Carrying out these strikes, in the absence of a clearly articulated and coherent US policy towards Syria, is another example of the blunders of Barack Obama and a tottering US foreign policy which is struggling to gain a foothold in a turbulent Middle East. With the events in Egypt unfolding, a complication in Syria makes the US’s ability to employ “soft power” in the Arab-Muslim world all the more difficult, and forces it to instead resort to military coups (as in Egypt) or ineffective strikes (as the warnings against Syria). Britain’s withdrawal, despite being a long-time military ally of the US further undermines the America’s global standing, as does the hesitancy of its proxy allies, Jordan and Turkey to provide support.
US options in Syria
One option however remains optimal for the US. To support US backed rebels and a marginalisation of the domineering “radical brigades” through military action. According to several reports, a large number of handpicked rebels have been trained extensively by US Special Forces in neighbouring Jordan. The same report goes on to claim that these rebels have made major advances in Syria and are inching closer to Damascus. A takeover of the capital by US backed rebels, through massive Western-led military air support, similar to the scenario in Libya, is seemingly the only option which remains on the table for the US. Had this been an immediate option, however the forthcoming “surgical strikes” would have been far more wide-reaching.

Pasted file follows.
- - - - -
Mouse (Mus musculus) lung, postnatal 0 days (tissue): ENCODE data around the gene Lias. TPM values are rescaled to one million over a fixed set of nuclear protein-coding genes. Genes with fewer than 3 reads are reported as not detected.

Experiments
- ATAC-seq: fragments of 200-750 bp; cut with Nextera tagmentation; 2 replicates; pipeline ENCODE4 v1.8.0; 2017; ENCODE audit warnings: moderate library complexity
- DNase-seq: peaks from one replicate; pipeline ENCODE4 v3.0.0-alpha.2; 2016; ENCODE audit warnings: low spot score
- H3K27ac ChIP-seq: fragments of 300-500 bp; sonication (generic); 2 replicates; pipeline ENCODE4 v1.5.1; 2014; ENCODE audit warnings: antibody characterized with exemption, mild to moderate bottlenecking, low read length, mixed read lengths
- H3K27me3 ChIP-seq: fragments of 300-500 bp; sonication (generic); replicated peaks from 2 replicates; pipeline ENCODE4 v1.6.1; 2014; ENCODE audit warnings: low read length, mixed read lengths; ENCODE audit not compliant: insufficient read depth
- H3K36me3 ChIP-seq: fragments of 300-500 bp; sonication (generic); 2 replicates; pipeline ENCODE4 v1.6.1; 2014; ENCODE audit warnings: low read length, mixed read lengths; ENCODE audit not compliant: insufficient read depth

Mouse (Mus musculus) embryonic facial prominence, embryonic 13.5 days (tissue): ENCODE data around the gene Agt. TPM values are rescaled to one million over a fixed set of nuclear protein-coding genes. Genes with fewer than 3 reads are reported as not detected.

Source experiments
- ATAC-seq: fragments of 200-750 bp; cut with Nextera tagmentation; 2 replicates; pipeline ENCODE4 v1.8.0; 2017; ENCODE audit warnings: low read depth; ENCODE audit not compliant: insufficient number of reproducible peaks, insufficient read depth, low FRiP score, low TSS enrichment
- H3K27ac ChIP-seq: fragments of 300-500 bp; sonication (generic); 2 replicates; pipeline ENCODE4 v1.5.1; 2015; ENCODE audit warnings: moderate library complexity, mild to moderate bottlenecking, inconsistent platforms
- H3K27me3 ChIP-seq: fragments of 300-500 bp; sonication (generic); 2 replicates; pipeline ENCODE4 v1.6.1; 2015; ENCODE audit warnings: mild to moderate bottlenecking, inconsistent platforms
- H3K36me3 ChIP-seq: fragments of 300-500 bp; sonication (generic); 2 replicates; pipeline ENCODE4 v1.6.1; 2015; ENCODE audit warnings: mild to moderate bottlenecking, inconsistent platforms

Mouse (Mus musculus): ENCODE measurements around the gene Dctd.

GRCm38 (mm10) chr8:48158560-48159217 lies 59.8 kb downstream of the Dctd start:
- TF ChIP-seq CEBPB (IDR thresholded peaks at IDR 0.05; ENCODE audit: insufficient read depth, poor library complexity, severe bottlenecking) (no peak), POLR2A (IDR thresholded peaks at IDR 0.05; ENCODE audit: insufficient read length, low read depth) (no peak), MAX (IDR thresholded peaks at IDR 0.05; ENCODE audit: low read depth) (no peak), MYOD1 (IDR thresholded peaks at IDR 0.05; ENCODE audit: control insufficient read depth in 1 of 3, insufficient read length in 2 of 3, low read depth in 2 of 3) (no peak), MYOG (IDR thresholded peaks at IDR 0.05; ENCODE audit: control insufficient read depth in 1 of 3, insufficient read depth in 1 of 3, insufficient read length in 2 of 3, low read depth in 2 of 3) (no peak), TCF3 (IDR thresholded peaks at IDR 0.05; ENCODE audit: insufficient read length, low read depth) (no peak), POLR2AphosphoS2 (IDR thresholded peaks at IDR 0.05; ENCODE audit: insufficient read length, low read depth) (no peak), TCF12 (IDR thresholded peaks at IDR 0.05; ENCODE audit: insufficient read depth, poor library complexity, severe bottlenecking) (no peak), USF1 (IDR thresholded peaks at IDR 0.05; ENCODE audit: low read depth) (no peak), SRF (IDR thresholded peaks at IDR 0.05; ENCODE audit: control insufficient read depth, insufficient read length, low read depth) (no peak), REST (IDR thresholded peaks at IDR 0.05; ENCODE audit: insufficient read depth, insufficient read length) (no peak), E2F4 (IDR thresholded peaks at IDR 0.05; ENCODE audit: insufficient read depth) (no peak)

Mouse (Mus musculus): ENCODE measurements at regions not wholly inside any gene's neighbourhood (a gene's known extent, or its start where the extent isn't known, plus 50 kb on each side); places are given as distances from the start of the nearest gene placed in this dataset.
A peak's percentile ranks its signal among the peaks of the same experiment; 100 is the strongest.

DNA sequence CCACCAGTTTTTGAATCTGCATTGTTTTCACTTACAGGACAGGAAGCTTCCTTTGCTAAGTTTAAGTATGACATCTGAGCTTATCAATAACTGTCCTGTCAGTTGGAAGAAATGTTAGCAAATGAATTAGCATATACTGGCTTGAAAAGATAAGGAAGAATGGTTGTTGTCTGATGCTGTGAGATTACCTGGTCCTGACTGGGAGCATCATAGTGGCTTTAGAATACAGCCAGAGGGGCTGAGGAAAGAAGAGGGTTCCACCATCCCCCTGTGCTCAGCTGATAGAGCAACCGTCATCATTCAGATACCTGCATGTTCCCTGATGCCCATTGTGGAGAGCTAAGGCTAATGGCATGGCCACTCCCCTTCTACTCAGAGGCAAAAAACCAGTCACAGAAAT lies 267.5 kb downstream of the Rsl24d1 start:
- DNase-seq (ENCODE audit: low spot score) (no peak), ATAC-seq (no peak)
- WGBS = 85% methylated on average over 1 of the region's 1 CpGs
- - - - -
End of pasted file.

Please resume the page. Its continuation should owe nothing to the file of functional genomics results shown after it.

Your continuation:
Furthermore, it goes without saying that such a plan is futile because of the minimal influence of US backed brigades, making it nearly impossible to garner support from the more active and rebellious regions in Syria which remain dominated by Islamic brigades.
The uncertain outcomes of a “limited strike” help explain why Obama backpedalled and sought congressional approval. Before congress conjures, Obama has successfully won over the support from two key republican leaders in congress: Senator John McCain and Lindsey Graham. Accordingly, a collective based decision to strike would mean that Obama is not left facing the brunt of another foreign policy blunder alone.
Gains and losses from the “strike”
In conclusion, these attacks are likely to:
(1) Bolster and provide substance to Assad’s anti-imperial and conspiracy-based rhetoric, without any significant loss or setback on Assad’s part.
(2) Strengthen the Islamic opposition’s firm belief that the US has no concern for the well-being of the Syrian population, and again, without any sustained losses suffered by the Islamic opposition.
(3) Further discredit US global standing as an effective policy-enforcer and as an influential actor in the Arab-Muslim world. Consequently, it will embolden the American-European rivals who have called for more wide-scale significant attacks.
(4) Weaken the Obama administration – internally – while it’s still recovering foreign policy blunders in Egypt and continues to receive heat for its illegal drone strikes. A cursory survey of US public opinion, attitudes in congress, and the disgruntled military elites in Washington points to a major disillusionment with Obama’s trajectory for Syria.
Ali Harfouch writes for the Revolution Observer